The walls are of red sandstone with a slate roof. Stone mullioned windows, mostly of 4 lights, are still in existence with chamfered mullions also still exposed on an original rear wall. The interior has low ceiling beams in the earlier section of the house and a staircase possibly of the 18th century.

Gilbert Tarleton was probably responsible for the extension of the original post medieval structure, as additional wings were added c.1780 in red brick, with further additions in 1850 in similar fashion.

During the development of the site in 1976, several outbuildings of the farm were also destroyed leaving just Yew Tree House and two barns remaining from the former farm buildings. At the time of writing these barns are now undergoing modern conversion into dwellings, together with the addition of two modern houses close by.

The site has been closely monitored during the development, but so far little additional information has come to light.

Mike Royden (1992)


Footnotes


1. M.C.M. Records File; Moated Sites of Lancashire no.81 Horrocks House M.A.S. Records File; Knowsley Rural Fringes Survey records.
2. Earl of Derby Estate Map of Halewood (1783) William Yates Map of Lancashire (1786) Halewood Enclosure Map (1803) L.C.R.O. DDx/1171/1
3. Met. Bor. Knowsley. Listed Buildings Schedule 1977 (B3) Grade II listed 22.9.75. also in M.A.S. Survey Records File - Knowsley; Halewood Township ref. 4485/1
4. Farrer, op.cit. p. 141 and Cowell, Knowsley, p.28
5. It is significant to note that immediately after the conclusion of this excavation, a meeting of concerned professional and amateur archaeologists was held on the 25 March 1976. As a result the Merseyside Archaeological Society was launched and a Steering Committee formed, to act as a focal point for archaeological activities and to investigate and record threatened sites. Later that year consultations were held with other interested parties and the Society was officially inaugurated on 4 December 1976. Morgan,D. 'Formation of the Merseyside Archaeological Society, J.M.A.S. vol 1 (1977) p. 3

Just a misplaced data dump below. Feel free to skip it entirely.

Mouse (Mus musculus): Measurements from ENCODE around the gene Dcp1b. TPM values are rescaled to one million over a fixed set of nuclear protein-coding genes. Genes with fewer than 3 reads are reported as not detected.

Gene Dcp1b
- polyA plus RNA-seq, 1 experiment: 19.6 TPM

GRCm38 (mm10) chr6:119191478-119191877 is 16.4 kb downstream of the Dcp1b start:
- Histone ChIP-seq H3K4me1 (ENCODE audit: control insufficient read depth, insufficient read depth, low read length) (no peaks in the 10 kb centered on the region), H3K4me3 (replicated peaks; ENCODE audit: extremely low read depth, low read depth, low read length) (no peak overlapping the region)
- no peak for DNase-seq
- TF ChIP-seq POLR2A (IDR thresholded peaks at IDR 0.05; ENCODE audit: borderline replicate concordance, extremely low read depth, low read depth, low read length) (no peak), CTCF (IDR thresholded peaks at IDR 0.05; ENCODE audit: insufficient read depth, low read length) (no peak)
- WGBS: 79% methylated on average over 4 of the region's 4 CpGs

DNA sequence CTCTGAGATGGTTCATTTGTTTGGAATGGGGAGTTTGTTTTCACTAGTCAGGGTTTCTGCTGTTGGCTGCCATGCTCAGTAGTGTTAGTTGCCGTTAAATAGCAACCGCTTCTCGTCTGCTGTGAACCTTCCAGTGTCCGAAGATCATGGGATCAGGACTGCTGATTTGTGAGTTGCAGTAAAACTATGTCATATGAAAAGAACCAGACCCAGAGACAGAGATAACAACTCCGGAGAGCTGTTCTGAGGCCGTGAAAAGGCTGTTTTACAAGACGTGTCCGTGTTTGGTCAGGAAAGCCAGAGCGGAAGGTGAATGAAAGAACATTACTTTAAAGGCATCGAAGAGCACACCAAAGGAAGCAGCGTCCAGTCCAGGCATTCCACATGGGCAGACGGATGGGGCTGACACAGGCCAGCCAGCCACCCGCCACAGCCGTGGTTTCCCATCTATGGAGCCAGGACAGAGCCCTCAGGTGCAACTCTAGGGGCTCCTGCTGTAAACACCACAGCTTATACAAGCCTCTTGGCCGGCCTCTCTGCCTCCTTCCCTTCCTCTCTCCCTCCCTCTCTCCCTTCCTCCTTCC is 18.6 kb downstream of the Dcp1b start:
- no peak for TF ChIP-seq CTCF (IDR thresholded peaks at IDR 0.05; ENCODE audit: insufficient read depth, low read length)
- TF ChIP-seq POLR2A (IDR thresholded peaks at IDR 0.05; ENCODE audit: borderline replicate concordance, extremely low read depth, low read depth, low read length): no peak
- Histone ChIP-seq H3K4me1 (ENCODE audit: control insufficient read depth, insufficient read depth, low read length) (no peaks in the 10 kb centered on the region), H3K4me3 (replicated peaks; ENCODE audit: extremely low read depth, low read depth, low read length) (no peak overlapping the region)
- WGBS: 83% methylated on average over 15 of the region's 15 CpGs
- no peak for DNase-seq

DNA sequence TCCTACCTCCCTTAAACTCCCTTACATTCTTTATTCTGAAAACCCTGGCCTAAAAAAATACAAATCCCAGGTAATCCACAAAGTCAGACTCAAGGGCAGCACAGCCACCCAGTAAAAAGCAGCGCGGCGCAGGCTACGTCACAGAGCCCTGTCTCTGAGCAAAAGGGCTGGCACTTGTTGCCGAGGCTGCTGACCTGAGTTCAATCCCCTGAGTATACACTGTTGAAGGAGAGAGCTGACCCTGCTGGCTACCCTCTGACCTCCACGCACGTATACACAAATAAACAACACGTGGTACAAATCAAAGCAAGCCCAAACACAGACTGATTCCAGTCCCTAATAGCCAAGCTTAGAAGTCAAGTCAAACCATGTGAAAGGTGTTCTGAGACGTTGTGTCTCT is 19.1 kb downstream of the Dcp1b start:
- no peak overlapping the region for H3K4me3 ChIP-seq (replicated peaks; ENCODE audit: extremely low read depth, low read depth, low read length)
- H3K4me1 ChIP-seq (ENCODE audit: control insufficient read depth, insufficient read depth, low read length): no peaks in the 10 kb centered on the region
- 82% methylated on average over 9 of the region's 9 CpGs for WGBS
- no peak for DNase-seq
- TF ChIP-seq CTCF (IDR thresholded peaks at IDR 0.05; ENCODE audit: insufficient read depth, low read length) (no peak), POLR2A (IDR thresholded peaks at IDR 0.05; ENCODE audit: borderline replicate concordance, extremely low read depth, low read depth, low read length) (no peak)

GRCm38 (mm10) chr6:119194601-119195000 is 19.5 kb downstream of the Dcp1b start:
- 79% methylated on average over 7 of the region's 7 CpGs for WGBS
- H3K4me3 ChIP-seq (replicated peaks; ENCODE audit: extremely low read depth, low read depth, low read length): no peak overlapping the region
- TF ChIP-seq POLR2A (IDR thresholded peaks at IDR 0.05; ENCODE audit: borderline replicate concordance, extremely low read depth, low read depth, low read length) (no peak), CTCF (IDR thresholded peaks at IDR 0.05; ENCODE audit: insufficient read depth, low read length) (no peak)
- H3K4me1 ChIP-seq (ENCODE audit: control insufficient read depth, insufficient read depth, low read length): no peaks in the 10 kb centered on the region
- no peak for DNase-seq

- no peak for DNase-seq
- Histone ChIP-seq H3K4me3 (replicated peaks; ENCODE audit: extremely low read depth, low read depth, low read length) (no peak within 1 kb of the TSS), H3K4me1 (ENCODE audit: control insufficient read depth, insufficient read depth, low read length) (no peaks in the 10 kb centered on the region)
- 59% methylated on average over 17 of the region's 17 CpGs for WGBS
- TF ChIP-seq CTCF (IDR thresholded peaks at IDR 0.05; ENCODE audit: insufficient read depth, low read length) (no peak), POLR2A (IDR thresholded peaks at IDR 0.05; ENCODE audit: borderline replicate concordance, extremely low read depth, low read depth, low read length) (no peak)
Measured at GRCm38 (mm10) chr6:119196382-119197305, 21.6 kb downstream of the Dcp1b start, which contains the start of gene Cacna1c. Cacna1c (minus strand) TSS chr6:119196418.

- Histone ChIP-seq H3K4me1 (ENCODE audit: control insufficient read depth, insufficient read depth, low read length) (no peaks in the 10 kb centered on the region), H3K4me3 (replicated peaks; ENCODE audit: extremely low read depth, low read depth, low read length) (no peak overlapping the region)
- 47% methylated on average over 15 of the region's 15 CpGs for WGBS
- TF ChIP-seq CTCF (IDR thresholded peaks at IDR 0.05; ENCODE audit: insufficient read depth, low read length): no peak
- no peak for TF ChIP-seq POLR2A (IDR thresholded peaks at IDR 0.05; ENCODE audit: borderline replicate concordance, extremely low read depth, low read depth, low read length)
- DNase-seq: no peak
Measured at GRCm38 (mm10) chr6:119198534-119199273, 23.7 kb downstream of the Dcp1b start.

6. ibid.
7. Warhurst, M. 'Moated Site at Halewood',J.M.A.S. vol 1 (1977) p.8
8. ibid.


Bibliography


Warhurst, M. 'Moated Site at Halewood',Journal of the Merseyside Archaeological Society vol 1 (1977) pp 5-10
Hollinshead, J. Halewood Township During the First Quarter of the Eighteenth Century, M.Phil Thesis unpub, Liverpool University (1980)
vHollinshead, J. 'Halewood Township: A Community in the Early Eighteenth Century' T.H.S.L.C. vol 130 (1981)
Cowell,R. Knowsley Rural Fringes Survey, Merseyside County Museums- unpublished (1982)
Royden, M.W. The Effects of Enclosure: Halewood Township by the Mid Nineteenth Century, Liverpool University B.A. Thesis Unpub.(1989)
Royden,M.W. The Impact of the Coming of the Railway on Nineteenth Century Halewood, Liverpool University, B.A. Thesis Unpup.(1988) (copies held by Lp.R.O., Huyton & Halewood Libraries)
Wrathmell, S. 'Excavation and Survey at the Old Hutt, Halewood, in 1960', J.M.A.S. vol 8 1987 (pub. 1991)
Roberts,D. Research notes and photographs


1845 Tithe
Moat intact.
Farm known as Peacocks House


1849 OS
moat intact
Farm renamed Horrocks House (centre bottom)


1895 OS
moat intact on north side only
Farm now Yew Tree House


Modern 1978
Archaeological Report map during housing development

Yew Tree House is pictured in the centre of the photograph amidst the housing estate below the school
(photo: Mike Royden 1991)


Archaeological Report (from the Journal of the Merseyside Arch. Soc.)

Warhurst, M. 'Moated Site at Halewood',Journal of the Merseyside Archaeological Society vol 1 (1977) pp 5-10